I first decided I wanted to leave Scientology at the age of 15. Some people called it puberty, I preferred to think of it as righteous indignation. The truth was, I was having a very difficult time completing the Pro Metering Course at Celebrity Center International, and it was destroying my spirit. What should have been a 2-month course finished over summer vacation ended up being an 8-month emotional Beirut. I had whizzed through the course itself, but I simply couldn't seem to pass the final step. I had always been a star Scientology student before, but now course tended to end with me crying in the bathroom while various hapless Sea Org members banged on the door and demanded, cajoled, and threatened until I came out.

I won't get into it too much, but there is nothing more soul-destroying than repeatedly giving something your all, and being told it's not good enough. Scientology helpfully provides us with a concise list of reasons why someone would not be able to pass a drill.

dot.gifThey're committing overts (sinning) in present time, and it's affecting their progress.
dot.gifThey have words in the materials they don't understand.
dot.gifThey haven't practiced enough.

While these three explainations may sound fairly benign and mildly logical on the surface, the effect they have on a human being is actually quite heinous. Let's say you're trying to throw a frisbee that's made of lead. You fling that frisbee as hard as you can, but it falls to the ground a few feet away. You coach urges you to practice more, and you do, but the frisbee won't fly. The coach then tells you that you clearly don't understand how the frisbee works, otherwise you wouldn't have a problem. You study more about frisbees, give it another go to no avail. The coach now assumes that it's obvious you must have damaged the frisbee on purpose. You're a frisbee criminal, and by George, he's going to see you brought to justice, both for your own good and the good of the frisbee. All the while, you're being told that the frisbee itself is flawless. All hail the frisbee.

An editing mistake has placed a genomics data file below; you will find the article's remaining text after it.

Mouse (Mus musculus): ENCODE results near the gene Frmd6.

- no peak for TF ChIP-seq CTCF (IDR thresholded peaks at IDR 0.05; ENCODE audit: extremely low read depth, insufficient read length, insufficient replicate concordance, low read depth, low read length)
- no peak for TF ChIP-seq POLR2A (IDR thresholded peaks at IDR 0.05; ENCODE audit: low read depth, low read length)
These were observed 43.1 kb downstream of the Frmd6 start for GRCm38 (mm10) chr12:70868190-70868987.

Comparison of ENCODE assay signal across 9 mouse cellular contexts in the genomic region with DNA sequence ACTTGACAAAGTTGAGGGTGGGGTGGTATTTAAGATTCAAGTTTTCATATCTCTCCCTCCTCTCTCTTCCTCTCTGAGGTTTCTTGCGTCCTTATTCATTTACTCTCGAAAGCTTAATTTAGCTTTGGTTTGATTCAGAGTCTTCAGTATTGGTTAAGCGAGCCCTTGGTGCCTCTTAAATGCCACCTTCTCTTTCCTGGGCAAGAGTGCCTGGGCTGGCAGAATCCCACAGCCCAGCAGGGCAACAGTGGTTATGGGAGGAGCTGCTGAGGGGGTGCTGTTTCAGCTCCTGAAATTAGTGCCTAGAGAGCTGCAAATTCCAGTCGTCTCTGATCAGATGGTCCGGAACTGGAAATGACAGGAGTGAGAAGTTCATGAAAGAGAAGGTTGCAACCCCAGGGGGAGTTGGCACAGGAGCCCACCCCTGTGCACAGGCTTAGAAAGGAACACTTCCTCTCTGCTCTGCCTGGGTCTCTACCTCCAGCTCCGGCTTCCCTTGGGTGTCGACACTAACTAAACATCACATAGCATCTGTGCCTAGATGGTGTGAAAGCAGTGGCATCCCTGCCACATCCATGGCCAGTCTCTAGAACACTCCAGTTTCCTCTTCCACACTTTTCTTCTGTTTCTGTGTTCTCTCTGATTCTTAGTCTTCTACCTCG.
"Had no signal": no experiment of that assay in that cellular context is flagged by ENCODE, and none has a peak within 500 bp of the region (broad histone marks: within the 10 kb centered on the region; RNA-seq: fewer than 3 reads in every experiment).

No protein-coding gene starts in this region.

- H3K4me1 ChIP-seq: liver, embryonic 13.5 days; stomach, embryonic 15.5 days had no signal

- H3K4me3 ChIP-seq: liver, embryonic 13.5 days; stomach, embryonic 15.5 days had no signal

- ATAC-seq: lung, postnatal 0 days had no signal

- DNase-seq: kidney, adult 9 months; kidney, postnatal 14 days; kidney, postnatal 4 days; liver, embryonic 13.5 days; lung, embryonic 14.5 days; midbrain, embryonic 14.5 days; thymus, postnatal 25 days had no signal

Horrible analogies aside, it is one of the most basic tenets of Scientology that "The Tech", as they call Hubbard's teachings, works if applied correctly. This is the most fundamental assumption on which a Scientologist is built. The Tech is flawless, it is only we who are flawed. All hail the Tech. With this foundation in place, one can shift the burden of responsibility to anywhere except where it actually belongs. Any disagreements or doubts about the workability of Scientology becomes the fault of the student.

After 8 months of practice, repeated punishment, and endless re-studying, I just about exploded. It had generally been decided amongst the course supervisors that I was either an idiot, a criminal, or a failure. The senior sup barely spoke to me. I'd spent weeks with the ethics officer doing confessionals, I felt unsafe around my peers due to Scientology's heavily enforced policy of reporting on the activities of friends, and if I ever saw another E-meter again for the rest of my life, it would be too soon.

During the day, I was also attending Delphi Academy Los Angeles, a Scientology high school, and because of my general discontent with Scientology, I began reading books about other religions. Scientology had already convinced me that Christianity was an implant made by intergalactic psychiatrists – and everyone knows that anything made by intergalactic psychiatrists shouldn't be touched with a ten-foot pole - so I started with Buddhism, Daoism, Kabbalah, and eventually Wicca. A whole religion for Lord of the Rings fans! I was stoked.

The faculty at Delphi Academy were stoked about my new books, too. By "my new books", of course I mean "sending me to ethics". In fact, they were so into "my new books" that spent a considerable amount of time with "my books" for the next few months. At one point, one of the parents of the other kids heard that I was reading about Wicca, and issued an order that no child on campus was to speak to me or fraternize with me until I'd come to my senses. Delphi Academy, for the record, markets itself as a non-denominational school. (To be fair, both my teacher, Mike B. and the ethics officer at Delphi LA at that time were very very cool about the whole thing.)

Likewise, when Celebrity Center staff discovered that I was sitting around in my room at night staring at a candle, they immediately seized on this as the obvious "withhold" that had been preventing me from passing my drills. I was engaging in "other practices" while on course. Looking back on this now, it seems completely ludicrous that my interest in incense and bad poetry (no insult to real Wiccans – I wasn't a very good one) would have caused me to fail my e-meter drills, but at the time they had me damn near convinced that I'd seriously screwed up by trying something else.